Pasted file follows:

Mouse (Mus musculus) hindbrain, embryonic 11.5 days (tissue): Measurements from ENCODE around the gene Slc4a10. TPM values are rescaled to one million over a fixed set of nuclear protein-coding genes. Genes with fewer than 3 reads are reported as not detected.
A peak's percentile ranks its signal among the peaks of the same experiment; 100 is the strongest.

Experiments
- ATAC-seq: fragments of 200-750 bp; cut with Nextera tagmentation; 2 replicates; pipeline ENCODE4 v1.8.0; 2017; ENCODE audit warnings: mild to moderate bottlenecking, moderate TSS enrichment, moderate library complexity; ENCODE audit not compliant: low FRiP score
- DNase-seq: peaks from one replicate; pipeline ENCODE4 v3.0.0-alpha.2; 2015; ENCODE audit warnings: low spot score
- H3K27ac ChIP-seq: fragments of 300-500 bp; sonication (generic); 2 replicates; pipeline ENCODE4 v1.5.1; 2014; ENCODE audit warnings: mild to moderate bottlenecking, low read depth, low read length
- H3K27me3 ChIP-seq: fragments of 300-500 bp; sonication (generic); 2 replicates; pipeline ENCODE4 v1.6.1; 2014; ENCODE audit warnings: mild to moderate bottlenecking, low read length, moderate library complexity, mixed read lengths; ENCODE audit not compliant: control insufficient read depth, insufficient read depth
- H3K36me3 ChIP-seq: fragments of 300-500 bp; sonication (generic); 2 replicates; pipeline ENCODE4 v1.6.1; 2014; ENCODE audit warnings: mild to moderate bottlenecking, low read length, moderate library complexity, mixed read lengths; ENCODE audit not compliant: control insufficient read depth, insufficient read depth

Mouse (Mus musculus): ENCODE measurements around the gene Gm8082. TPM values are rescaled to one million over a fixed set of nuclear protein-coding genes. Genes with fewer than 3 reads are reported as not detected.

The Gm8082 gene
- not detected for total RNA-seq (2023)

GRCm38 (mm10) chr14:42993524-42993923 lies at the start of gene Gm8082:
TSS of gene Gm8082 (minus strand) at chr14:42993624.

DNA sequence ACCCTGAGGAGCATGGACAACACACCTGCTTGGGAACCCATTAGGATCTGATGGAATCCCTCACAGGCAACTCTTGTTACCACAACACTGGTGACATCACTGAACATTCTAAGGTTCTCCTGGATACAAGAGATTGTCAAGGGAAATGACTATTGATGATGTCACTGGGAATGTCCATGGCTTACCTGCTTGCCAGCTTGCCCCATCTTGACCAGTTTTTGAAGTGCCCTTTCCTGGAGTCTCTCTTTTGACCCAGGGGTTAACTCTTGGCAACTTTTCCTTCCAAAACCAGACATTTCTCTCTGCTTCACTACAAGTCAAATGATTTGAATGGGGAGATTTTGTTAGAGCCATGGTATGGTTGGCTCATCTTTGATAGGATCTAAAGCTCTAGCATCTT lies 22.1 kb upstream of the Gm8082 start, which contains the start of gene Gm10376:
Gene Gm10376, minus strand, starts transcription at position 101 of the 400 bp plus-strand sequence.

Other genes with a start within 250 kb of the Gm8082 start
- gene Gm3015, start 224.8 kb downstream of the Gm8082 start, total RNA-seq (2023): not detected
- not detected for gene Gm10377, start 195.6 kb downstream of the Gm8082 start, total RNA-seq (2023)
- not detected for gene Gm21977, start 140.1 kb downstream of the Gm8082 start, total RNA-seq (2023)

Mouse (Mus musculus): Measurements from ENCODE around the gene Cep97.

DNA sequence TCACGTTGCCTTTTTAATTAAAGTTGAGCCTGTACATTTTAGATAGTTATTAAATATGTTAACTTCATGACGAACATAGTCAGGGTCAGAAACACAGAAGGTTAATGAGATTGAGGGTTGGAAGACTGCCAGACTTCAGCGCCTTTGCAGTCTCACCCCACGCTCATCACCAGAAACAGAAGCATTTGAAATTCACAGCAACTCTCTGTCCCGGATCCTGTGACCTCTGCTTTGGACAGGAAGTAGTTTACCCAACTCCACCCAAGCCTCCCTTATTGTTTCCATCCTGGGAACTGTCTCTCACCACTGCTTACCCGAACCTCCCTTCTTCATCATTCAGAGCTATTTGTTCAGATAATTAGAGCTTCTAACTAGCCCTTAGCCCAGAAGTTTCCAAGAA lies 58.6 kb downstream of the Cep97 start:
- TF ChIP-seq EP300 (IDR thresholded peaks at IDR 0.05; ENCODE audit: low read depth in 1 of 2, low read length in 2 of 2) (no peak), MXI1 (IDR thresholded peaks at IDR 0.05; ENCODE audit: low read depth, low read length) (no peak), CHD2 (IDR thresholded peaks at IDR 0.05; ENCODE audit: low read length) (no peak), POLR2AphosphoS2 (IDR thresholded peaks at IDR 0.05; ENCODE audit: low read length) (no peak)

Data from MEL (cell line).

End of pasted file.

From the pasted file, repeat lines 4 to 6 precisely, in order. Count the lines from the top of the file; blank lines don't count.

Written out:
- ATAC-seq: fragments of 200-750 bp; cut with Nextera tagmentation; 2 replicates; pipeline ENCODE4 v1.8.0; 2017; ENCODE audit warnings: mild to moderate bottlenecking, moderate TSS enrichment, moderate library complexity; ENCODE audit not compliant: low FRiP score
- DNase-seq: peaks from one replicate; pipeline ENCODE4 v3.0.0-alpha.2; 2015; ENCODE audit warnings: low spot score
- H3K27ac ChIP-seq: fragments of 300-500 bp; sonication (generic); 2 replicates; pipeline ENCODE4 v1.5.1; 2014; ENCODE audit warnings: mild to moderate bottlenecking, low read depth, low read length